The Last Hoorah by Stephen Lackey

It’s hyperbolic, the title I mean. Theaters will reopen, but they may never be the same post pandemic. This summer they attempted a soft reopening and it was truly only for one film; TENET. Christopher Nolan pushed hard, leaning on the contract for the film, to ensure that the film only premiered in theaters, and shockingly the studio responsible for the film, Warner Brothers stood by him. The question is why? Why did this film over all films “require” theatrical viewing? I won’t be spoiling TENET here, but I will attempt to answer the question, and share my own experience seeing the film in an IMAX theater.

To get quickly to one point, I am thankful I had the opportunity to see TENET in the IMAX. Getting back to the hyperbole (I hope it’s hyperbole anyway), if this is the last film I will see in a cinema, it’s like having the best gourmet meal of all time for the one’s last meal. Is it because the film is that good? No. TENET is ambitious, and fantastic, and cerebral, but it’s also flawed in places mostly due to its immense ambition. Flaws from ambition are common in Nolan films and that’s okay because the good always outweighs the flaws, and TENET continues the trend. The thing that TENET does is that is so special, and will matter historically, is just how much of a love letter the film is to the cinematic experience.

Many modern movie watchers who revel in the convenience of streaming or even old school physical media collectors have forgotten what the cinematic experience truly is. Being a filmmaker I cherish the experience just as a painter appreciates seeing a painting hung with love and presented in the best possible way rather than leaning against a wall beside a sofa behind an end table. I am a huge fan of John Carpenter. It was a simple scene in a Carpenter film, a toss away scene for most folks, that educated me on the difference in watching a film at home versus at the theater. 
I have watched and loved Halloween my whole life, seeing it for the first time as a child on cable and again and again on home video. When I finally saw a film print, projected in a theater, with some people in the audience who had never seen the film before, I truly began to honor the experience of seeing movies in the right setting, just like going to a museum for art. In the movie, there is a scene where Laurie and her friends are walking along a sidewalk chatting. It eventually leads to a scare, but the scare isn’t the thing: it’s the stroll along the sidewalk. That scene utilizes the first modern version of the Steadicam allowing the cinematographer to pan and walk smoothly without losing the characters. In the theater, the scene eats the entire screen engulfing the audience in this neighborhood and making the characters feel small and vulnerable, making the scare work for me like it had never worked at home. That moment of realization was pivotal for me, and answered the question of why filmmakers that make movies for theaters really want them seen there. The hive mind experience just added an additional layer to the experience, being in the room with people reacting at scares, humor, and emotional beats. There’s just nothing like it.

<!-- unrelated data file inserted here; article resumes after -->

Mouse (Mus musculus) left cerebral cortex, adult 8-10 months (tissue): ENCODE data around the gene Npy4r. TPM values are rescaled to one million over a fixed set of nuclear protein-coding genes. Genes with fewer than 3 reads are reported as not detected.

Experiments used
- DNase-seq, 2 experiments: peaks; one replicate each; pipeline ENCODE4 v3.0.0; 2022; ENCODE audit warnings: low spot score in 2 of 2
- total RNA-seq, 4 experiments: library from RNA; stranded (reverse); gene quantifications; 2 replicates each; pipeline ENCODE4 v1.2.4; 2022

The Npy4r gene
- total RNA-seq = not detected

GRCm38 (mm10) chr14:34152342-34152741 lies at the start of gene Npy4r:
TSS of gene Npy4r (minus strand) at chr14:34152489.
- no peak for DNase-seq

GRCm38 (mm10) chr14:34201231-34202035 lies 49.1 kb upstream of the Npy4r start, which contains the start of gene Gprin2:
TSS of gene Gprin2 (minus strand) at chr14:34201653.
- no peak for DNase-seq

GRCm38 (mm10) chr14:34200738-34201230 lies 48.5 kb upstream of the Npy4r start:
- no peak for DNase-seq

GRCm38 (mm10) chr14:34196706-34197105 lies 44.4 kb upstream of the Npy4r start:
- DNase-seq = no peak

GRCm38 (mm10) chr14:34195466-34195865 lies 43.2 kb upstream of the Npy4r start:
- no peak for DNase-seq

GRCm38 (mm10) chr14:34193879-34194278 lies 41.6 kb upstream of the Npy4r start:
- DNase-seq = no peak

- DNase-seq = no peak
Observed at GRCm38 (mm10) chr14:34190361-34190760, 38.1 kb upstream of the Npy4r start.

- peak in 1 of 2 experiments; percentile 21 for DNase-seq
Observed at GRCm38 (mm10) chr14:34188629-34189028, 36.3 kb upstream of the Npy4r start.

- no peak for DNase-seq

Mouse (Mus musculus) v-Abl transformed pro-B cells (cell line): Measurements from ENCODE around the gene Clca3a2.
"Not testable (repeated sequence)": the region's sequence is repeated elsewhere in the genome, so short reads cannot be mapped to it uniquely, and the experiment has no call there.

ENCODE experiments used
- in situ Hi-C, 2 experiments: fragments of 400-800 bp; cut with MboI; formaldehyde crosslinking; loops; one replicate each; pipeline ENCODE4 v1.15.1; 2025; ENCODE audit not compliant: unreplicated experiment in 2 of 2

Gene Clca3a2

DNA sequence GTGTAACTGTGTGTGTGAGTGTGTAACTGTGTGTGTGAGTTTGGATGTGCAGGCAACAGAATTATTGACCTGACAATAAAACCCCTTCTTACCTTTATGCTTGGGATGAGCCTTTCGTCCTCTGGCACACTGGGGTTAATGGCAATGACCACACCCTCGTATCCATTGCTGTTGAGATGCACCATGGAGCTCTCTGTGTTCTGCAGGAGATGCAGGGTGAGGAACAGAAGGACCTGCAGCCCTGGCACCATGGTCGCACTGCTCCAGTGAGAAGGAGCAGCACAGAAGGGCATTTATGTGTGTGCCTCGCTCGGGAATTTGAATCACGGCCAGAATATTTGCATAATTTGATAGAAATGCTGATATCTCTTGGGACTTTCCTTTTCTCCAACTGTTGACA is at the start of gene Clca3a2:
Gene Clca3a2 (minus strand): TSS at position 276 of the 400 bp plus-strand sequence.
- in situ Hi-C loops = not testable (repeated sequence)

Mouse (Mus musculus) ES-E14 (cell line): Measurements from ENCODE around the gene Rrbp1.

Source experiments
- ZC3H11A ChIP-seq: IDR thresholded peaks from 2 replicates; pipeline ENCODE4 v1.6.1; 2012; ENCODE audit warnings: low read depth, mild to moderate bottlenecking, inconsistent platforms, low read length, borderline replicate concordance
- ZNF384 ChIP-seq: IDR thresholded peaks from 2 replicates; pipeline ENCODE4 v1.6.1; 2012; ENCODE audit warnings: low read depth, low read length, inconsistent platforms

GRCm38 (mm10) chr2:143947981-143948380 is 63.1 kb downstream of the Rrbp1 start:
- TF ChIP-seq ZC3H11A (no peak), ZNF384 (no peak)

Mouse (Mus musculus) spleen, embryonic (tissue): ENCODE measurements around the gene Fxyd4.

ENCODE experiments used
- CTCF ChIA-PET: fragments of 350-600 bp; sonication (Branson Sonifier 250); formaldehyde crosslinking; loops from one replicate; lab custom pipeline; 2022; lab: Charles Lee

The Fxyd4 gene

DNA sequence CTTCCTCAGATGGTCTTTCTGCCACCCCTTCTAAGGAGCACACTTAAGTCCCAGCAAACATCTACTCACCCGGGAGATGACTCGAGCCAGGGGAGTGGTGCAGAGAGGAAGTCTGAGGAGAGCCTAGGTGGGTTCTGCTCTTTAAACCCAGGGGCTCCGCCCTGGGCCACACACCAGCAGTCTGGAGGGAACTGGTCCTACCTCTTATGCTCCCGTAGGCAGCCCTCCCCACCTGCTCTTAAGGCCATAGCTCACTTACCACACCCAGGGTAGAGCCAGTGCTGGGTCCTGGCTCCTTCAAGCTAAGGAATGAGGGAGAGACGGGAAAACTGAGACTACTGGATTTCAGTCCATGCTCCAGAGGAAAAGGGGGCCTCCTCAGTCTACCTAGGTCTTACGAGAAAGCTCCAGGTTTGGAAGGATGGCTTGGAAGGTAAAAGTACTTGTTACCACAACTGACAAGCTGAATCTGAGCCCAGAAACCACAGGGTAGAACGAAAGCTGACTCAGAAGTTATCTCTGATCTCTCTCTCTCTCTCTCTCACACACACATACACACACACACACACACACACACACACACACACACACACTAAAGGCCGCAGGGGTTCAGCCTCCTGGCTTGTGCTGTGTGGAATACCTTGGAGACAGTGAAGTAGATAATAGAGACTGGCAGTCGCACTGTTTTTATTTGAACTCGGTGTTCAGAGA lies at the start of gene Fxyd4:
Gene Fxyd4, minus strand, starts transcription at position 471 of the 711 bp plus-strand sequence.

Now to TENET. As I mentioned, Nolan had lofty intentions for the film. Outside of the story Nolan set out to make a real, old school Hollywood cinematic experience. Sure, all of his films are beautiful, but TENET steps further away from the tropes of digital post production and TV style creation than any previous film he has done. A huge chunk of TENET is shot with IMAX large format cameras meant to up every inch of the massive building sized screens in those theaters offering an incredible level of immersion that had more impact than the best 3-D could ever do. For TENET, it didn’t just kick into IMAX format for big action, it worked for emotional beats allowing you to truly see the feelings being imparted by a character sometimes through deep close-ups that filled your periphery. Nolan also chose to shoot with miniatures and stuntmen--rather than CGI backgrounds and practical FX with CGI created characters--allowing him to get in close and really fill the screen with the events as they unfold. TENET utilizes less CGI than a typical romantic comedy. TENET has more in common, when it comes to filmmaking, with Lawrence of Arabia than a typical Marvel/Disney movie.
I believe every film, regardless of how it’s made, is crafted with love. Even the film that’s simply made as a quick cash grab has a crew that loves the fact that they are working on a movie and loves what they do. Nolan, though, set out to tell a big story, and to craft a love letter to the cinematic experience. Unfortunately for Christopher Nolan and Warner Brothers, global circumstances made going to the movies an even harder sell just as the love letter was ready to be shared. I’m hoping down the line once this pandemic is under control that TENET is re-released in theaters, and in IMAX in particular, so it can be experienced the way he intended, because it will feel like a much different story in the theater versus at home, even on a 65-inch TV. Once things are back to normal, go see it if it is playing near you. Go see Halloween in your local arthouse theater,  and I believe you’ll see how much more important and impactful that little sidewalk stroll is compared to watching it at home.


Stephen Lackey is an award-winning documentary filmmaker that focuses on quirky character stories. He has documented comic book creatives and fanatical fans, dinner theater dramas, and haunted attraction horrors. Stephen has written for Cinescape, Comics2Film, TV Verdict, DVD Verdict, Geeks of Doom and a variety of other outlets. Stephen is always working on the next documentary film and seeking out the newest and hottest hot sauces. 


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